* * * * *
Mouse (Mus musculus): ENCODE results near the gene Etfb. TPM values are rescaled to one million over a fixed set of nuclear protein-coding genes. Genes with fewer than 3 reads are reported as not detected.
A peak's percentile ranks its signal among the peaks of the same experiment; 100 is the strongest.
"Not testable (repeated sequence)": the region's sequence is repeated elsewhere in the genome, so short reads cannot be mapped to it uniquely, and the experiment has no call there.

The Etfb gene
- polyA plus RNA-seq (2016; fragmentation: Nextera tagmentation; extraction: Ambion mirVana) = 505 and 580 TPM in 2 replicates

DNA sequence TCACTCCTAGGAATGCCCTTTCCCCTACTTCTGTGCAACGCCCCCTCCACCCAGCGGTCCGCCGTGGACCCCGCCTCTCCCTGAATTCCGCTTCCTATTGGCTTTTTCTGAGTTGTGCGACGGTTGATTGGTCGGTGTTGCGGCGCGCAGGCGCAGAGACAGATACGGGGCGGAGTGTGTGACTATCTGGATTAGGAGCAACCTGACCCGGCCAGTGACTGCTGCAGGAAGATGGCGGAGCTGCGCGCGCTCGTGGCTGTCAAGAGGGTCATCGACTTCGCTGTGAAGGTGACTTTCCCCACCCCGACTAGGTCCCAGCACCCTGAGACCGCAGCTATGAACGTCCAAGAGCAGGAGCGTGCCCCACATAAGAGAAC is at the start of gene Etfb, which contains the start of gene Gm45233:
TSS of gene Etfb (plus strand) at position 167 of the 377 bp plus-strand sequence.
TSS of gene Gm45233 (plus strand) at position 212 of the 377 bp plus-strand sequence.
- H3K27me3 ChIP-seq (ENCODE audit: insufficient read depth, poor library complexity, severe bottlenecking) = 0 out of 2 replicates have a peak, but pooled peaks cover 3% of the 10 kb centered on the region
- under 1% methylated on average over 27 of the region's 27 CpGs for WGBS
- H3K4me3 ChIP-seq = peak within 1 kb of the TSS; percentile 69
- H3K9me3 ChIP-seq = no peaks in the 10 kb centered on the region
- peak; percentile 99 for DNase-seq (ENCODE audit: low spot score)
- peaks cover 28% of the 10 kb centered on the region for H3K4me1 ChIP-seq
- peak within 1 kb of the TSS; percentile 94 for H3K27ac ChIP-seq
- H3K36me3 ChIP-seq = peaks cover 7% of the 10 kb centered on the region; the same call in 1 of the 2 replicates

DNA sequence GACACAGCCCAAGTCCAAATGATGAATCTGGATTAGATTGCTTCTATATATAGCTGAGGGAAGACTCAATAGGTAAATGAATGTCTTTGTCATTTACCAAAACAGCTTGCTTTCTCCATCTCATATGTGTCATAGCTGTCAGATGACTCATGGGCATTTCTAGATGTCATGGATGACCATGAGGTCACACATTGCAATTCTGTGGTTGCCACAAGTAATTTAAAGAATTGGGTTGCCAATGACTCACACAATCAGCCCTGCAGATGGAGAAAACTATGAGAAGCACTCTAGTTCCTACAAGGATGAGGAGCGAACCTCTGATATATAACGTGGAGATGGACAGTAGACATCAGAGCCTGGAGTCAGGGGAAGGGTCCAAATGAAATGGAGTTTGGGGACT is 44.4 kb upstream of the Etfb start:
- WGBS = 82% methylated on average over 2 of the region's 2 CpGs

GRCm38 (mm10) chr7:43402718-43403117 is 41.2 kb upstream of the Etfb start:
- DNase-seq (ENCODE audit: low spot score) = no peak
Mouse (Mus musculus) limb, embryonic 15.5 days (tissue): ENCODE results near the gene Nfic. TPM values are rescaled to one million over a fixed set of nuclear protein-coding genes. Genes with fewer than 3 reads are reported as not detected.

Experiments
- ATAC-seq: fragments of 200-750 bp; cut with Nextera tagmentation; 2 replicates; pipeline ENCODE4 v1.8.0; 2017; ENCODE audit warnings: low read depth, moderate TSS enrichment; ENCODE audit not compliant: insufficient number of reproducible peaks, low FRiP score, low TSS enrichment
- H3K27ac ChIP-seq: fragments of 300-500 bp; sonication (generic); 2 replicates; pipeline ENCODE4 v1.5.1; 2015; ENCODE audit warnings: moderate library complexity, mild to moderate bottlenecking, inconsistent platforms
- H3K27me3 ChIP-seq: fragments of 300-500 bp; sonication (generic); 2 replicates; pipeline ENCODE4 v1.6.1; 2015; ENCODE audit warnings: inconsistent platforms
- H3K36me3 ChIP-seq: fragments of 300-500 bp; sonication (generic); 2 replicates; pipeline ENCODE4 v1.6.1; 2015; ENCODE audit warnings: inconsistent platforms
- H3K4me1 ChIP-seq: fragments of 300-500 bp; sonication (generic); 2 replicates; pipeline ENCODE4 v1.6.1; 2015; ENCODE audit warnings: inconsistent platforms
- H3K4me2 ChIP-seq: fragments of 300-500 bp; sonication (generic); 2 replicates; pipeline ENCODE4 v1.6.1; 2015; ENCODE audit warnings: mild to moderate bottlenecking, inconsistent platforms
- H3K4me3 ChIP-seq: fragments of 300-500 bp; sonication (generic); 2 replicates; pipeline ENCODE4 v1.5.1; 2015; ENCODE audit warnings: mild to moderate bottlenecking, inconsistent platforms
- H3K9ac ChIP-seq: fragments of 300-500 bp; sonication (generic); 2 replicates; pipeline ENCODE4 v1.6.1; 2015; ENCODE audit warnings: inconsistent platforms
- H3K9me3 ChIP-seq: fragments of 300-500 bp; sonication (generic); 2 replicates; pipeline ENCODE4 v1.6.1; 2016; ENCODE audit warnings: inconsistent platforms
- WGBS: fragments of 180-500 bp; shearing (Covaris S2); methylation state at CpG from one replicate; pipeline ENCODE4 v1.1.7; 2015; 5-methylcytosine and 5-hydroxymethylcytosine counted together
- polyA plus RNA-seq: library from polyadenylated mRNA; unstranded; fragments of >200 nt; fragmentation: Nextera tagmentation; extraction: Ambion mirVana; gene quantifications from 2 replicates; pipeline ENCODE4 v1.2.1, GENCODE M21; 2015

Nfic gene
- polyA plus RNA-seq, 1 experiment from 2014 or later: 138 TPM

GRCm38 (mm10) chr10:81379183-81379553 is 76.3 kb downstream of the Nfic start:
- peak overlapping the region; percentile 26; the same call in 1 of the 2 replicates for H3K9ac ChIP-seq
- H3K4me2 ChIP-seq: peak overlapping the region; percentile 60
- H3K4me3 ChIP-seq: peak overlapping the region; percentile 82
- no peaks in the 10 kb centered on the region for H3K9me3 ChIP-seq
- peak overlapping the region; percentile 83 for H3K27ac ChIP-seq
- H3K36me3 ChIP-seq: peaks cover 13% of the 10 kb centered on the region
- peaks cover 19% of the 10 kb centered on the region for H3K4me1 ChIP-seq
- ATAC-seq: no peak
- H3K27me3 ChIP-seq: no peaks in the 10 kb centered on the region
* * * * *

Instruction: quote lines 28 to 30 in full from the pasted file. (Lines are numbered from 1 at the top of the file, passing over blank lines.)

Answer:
- H3K4me2 ChIP-seq: fragments of 300-500 bp; sonication (generic); 2 replicates; pipeline ENCODE4 v1.6.1; 2015; ENCODE audit warnings: mild to moderate bottlenecking, inconsistent platforms
- H3K4me3 ChIP-seq: fragments of 300-500 bp; sonication (generic); 2 replicates; pipeline ENCODE4 v1.5.1; 2015; ENCODE audit warnings: mild to moderate bottlenecking, inconsistent platforms
- H3K9ac ChIP-seq: fragments of 300-500 bp; sonication (generic); 2 replicates; pipeline ENCODE4 v1.6.1; 2015; ENCODE audit warnings: inconsistent platforms